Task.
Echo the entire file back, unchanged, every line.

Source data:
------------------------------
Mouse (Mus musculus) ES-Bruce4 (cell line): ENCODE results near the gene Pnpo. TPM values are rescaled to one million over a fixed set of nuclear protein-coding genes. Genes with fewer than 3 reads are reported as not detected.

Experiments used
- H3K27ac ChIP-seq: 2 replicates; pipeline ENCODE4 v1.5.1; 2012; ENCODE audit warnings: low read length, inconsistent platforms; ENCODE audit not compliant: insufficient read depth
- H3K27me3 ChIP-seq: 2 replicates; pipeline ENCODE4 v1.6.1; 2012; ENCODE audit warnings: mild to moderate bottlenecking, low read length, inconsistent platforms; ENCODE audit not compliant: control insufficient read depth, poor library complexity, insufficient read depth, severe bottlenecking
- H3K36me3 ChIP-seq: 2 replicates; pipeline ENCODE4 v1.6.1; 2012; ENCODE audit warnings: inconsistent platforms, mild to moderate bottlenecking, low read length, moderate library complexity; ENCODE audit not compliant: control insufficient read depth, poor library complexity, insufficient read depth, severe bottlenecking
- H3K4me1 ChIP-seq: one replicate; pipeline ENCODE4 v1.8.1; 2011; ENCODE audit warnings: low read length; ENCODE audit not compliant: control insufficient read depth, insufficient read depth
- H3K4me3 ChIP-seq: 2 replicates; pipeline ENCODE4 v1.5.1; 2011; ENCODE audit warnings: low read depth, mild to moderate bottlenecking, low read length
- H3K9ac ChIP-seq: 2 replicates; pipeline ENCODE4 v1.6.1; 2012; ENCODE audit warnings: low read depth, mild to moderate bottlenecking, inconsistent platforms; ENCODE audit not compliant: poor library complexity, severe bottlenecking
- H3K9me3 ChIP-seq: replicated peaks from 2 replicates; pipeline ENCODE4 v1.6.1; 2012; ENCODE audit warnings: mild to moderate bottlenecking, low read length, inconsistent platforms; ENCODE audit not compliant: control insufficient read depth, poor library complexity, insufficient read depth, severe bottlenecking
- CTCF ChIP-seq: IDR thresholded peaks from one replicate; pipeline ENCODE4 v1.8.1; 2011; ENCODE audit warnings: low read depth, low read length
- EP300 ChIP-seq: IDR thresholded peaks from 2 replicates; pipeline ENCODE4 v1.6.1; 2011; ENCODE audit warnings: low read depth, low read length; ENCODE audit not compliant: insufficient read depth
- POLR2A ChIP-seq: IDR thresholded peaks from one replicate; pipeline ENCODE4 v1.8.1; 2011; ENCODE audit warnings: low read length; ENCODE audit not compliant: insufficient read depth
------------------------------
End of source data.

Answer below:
Mouse (Mus musculus) ES-Bruce4 (cell line): ENCODE results near the gene Pnpo. TPM values are rescaled to one million over a fixed set of nuclear protein-coding genes. Genes with fewer than 3 reads are reported as not detected.

Experiments used
- H3K27ac ChIP-seq: 2 replicates; pipeline ENCODE4 v1.5.1; 2012; ENCODE audit warnings: low read length, inconsistent platforms; ENCODE audit not compliant: insufficient read depth
- H3K27me3 ChIP-seq: 2 replicates; pipeline ENCODE4 v1.6.1; 2012; ENCODE audit warnings: mild to moderate bottlenecking, low read length, inconsistent platforms; ENCODE audit not compliant: control insufficient read depth, poor library complexity, insufficient read depth, severe bottlenecking
- H3K36me3 ChIP-seq: 2 replicates; pipeline ENCODE4 v1.6.1; 2012; ENCODE audit warnings: inconsistent platforms, mild to moderate bottlenecking, low read length, moderate library complexity; ENCODE audit not compliant: control insufficient read depth, poor library complexity, insufficient read depth, severe bottlenecking
- H3K4me1 ChIP-seq: one replicate; pipeline ENCODE4 v1.8.1; 2011; ENCODE audit warnings: low read length; ENCODE audit not compliant: control insufficient read depth, insufficient read depth
- H3K4me3 ChIP-seq: 2 replicates; pipeline ENCODE4 v1.5.1; 2011; ENCODE audit warnings: low read depth, mild to moderate bottlenecking, low read length
- H3K9ac ChIP-seq: 2 replicates; pipeline ENCODE4 v1.6.1; 2012; ENCODE audit warnings: low read depth, mild to moderate bottlenecking, inconsistent platforms; ENCODE audit not compliant: poor library complexity, severe bottlenecking
- H3K9me3 ChIP-seq: replicated peaks from 2 replicates; pipeline ENCODE4 v1.6.1; 2012; ENCODE audit warnings: mild to moderate bottlenecking, low read length, inconsistent platforms; ENCODE audit not compliant: control insufficient read depth, poor library complexity, insufficient read depth, severe bottlenecking
- CTCF ChIP-seq: IDR thresholded peaks from one replicate; pipeline ENCODE4 v1.8.1; 2011; ENCODE audit warnings: low read depth, low read length
- EP300 ChIP-seq: IDR thresholded peaks from 2 replicates; pipeline ENCODE4 v1.6.1; 2011; ENCODE audit warnings: low read depth, low read length; ENCODE audit not compliant: insufficient read depth
- POLR2A ChIP-seq: IDR thresholded peaks from one replicate; pipeline ENCODE4 v1.8.1; 2011; ENCODE audit warnings: low read length; ENCODE audit not compliant: insufficient read depth